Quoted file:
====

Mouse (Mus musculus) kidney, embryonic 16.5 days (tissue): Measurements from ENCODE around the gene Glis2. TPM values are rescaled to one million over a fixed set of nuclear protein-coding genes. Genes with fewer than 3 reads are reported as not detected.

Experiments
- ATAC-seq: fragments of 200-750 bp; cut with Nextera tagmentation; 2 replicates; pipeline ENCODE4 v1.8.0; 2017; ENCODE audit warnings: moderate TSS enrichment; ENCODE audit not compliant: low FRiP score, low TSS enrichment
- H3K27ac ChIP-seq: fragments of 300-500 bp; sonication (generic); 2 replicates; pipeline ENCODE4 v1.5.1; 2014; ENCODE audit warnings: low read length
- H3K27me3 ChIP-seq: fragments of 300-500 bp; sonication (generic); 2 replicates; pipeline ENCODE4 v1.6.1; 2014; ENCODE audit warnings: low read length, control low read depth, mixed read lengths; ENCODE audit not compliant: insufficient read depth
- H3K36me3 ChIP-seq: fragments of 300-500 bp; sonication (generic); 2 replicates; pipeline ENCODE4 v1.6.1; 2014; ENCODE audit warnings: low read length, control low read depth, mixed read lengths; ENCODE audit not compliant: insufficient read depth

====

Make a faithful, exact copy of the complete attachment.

Mouse (Mus musculus) kidney, embryonic 16.5 days (tissue): Measurements from ENCODE around the gene Glis2. TPM values are rescaled to one million over a fixed set of nuclear protein-coding genes. Genes with fewer than 3 reads are reported as not detected.

Experiments
- ATAC-seq: fragments of 200-750 bp; cut with Nextera tagmentation; 2 replicates; pipeline ENCODE4 v1.8.0; 2017; ENCODE audit warnings: moderate TSS enrichment; ENCODE audit not compliant: low FRiP score, low TSS enrichment
- H3K27ac ChIP-seq: fragments of 300-500 bp; sonication (generic); 2 replicates; pipeline ENCODE4 v1.5.1; 2014; ENCODE audit warnings: low read length
- H3K27me3 ChIP-seq: fragments of 300-500 bp; sonication (generic); 2 replicates; pipeline ENCODE4 v1.6.1; 2014; ENCODE audit warnings: low read length, control low read depth, mixed read lengths; ENCODE audit not compliant: insufficient read depth
- H3K36me3 ChIP-seq: fragments of 300-500 bp; sonication (generic); 2 replicates; pipeline ENCODE4 v1.6.1; 2014; ENCODE audit warnings: low read length, control low read depth, mixed read lengths; ENCODE audit not compliant: insufficient read depth